Monday, June 1, 2015

"Do Everything" Time

I was relieved to read that John Coykendall, chief gardener at Blackberry Farm in Walland, TN, abandons his do-list at this time of year, and simply writes "Do Everything!" on the blackboard in his workspace. This is indeed the time of year to "do everything" in your garden.

Warm season weeds will be growing strong, and you should remove them while they are small, before they produce seeds for another crop. It is a good idea to apply a germination inhibitor to the area after weeding. Disturbing the soil by pulling up weeds can bring more seeds to the surface, where they will germinate. There are both organic and non-organic germination inhibitors on the market. Both are sold under the "Preen" brand, so read the label, and always follow the label directions. Be careful of using germination inhibitors in any area of the vegetable garden in which you intend to direct sow seeds. Using the inhibitor around transplants, such as tomatoes, is OK, as only sprouting seeds are affected by these products.

Now is the time to plant all the crops that are associated with Southern food and cooking: corn, okra, tomatoes, peppers, field peas, sweet potatoes and pole beans all have plenty of time to mature before the weather cools down again. Cucurbits, too, thrive on summer heat. Now is the time to plant watermelon, winter squash and pumpkins, as well as the faster-maturing summer squash and cucumbers. If you have room to grow pole lima beans or field peas, the flavor of freshly shelled ones is well worth the trouble. It is difficult to produce them in quantity with limited growing space.

Plenty of time remains for growing basil and eggplant. Protect the latter from flea beetles with a fabric cover, or grow dwarf plants in hanging baskets. The beetles do not fly very far off the ground, so hanging baskets provide a measure of protection from this major eggplant pest. Basil, on the other hand, is typically pest free and will produce abundantly until the temperature dips into the 40s again. You can find basil plants in a range of sizes, colors and flavors. Try them all if you have room. Basil needs plenty of water, but not much fertilizer. If growing in containers, they need to be fed about every two weeks. One or two feedings druing the season is enough for plants growing in the ground. For container production, we like Bush Spicy Globe, as it has great flavor and remains small.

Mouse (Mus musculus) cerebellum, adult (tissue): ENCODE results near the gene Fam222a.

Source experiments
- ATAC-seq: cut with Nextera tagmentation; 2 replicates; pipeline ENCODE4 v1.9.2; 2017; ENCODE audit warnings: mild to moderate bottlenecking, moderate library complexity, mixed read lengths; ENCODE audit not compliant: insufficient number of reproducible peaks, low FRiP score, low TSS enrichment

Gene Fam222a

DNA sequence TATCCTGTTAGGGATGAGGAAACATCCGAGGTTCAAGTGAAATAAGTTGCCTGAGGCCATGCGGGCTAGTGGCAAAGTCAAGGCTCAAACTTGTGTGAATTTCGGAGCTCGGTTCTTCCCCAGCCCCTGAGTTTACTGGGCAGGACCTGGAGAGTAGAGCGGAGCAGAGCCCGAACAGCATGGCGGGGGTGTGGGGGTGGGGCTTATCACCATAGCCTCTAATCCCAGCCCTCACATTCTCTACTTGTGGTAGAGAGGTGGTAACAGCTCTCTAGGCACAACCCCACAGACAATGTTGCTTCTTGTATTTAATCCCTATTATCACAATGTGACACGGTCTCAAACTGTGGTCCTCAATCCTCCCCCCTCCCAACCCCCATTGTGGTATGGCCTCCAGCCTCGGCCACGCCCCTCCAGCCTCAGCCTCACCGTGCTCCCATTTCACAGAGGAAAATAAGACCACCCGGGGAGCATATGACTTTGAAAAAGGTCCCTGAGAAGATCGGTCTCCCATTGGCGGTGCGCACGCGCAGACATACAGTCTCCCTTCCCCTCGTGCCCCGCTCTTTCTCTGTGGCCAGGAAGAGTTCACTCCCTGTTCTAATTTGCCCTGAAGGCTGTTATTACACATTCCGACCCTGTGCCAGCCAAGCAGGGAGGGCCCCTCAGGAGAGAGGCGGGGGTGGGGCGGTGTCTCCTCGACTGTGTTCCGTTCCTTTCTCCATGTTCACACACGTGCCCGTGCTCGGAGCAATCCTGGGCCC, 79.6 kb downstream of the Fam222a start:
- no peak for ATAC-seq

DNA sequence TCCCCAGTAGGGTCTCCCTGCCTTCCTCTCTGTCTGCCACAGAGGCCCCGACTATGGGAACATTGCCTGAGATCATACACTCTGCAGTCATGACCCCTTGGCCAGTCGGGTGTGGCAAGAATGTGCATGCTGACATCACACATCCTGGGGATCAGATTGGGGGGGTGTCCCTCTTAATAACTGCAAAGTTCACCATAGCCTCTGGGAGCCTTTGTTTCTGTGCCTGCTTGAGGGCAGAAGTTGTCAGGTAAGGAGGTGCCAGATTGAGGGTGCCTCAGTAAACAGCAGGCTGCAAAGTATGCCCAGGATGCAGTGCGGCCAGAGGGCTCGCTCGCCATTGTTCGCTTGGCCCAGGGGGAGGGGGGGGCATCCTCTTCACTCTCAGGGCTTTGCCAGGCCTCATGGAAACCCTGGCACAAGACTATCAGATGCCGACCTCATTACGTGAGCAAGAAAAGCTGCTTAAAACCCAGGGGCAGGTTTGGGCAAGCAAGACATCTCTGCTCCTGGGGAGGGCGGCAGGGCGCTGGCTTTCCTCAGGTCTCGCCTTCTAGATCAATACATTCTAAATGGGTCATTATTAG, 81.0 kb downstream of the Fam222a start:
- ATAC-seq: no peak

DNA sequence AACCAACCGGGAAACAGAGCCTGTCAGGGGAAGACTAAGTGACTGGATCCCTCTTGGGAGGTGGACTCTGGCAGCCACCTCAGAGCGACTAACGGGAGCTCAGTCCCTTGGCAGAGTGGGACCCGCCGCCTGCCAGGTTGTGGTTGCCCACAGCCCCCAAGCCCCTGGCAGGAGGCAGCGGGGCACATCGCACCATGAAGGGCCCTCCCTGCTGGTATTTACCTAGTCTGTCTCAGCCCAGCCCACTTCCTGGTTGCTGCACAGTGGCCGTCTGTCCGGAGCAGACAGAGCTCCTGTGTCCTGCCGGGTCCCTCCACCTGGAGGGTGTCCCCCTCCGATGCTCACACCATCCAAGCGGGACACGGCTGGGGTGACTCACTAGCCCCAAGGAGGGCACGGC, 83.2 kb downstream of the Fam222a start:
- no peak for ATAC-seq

Early June is also the time when the first shelling peas arrive. We have grown Sugar Snap peas in recent years, but this year we decided to grow shelling, or English, peas instead. The variety we chose is Green Arrow, a very old heirloom cultivar we purchased at Mayo Garden Center. It is easy to see why this pea has been grown for so long. Despite producing vines only about 30 inches in height, it bears heavy crops of pods, each with 10 to 12 peas inside. The pods are easy to shell, and are said to be preferred for making green pea soup. It should be noted that all pea pods, not just those from Sugar Snap types, are edible, but they are typically too tough to be eaten without being cooked, pureed, and strained to eliminate fibrous material. The characteristics that make pea pods easy to shell unfortunately also make them tough.

The photo shows two other crops that are reaching perfection right about now. Zinnias are among the hardest working flowers in the garden, as they attract pollinators as well as providing lots of cut flowers for the house. Mint has been growing well since April, but the warm, wet weather of late has produced some enormous, flavorful leaves and plenty of greenery for the flower vase. Mint won't wilt after cutting if you immerse it in plain water. In fact, it will remain in fine shape for days and will root if you place the plants where they will get some sunshine. You will need to replace the zinnias after a few days, however. Fortunately, they will continue to produce blooms until frost if tended properly.

Now is also the time to harvest new potatoes. You can "steal" a few or dig up most of your crop for canning, provided you have a pressure canner. Otherwise, leave the plants alone until they turn yellow and fall over. Spring-planted beets and carrots will also be ready to harvest now.

Crops that mature together in the garden often go together in the kitchen. Early June peas are perfect when seasoned with fresh mint, for example. Here is a simple recipe:

Peas With Mint

(2 servings)

1 cup freshly shelled peas
1 tablespoon safflower oil or olive oil
2 scallions, chopped
1 tablespoon chopped fresh mint
1 teaspoon fresh lemon juice
pinch of salt
freshly ground black pepper to taste

Bring a pot of salted water to a rolling boil, add the peas, reduce the heat and cook for exactly 3 minutes. Drain the peas in a strainer, rinse them under cold water, and set aside.

In a small skillet, warm the oil and add the scallions. Cook, stirring occasionally, until they are softened but not browned. Add the peas to the skillet, followed by the reamining ingredients. Heat through, tossing or stirring occasionally. Serve immediately as a side dish.

A few steamed new potatoes, some roasted carrots and/or beets, and your protein of choice would make a superb dinner!

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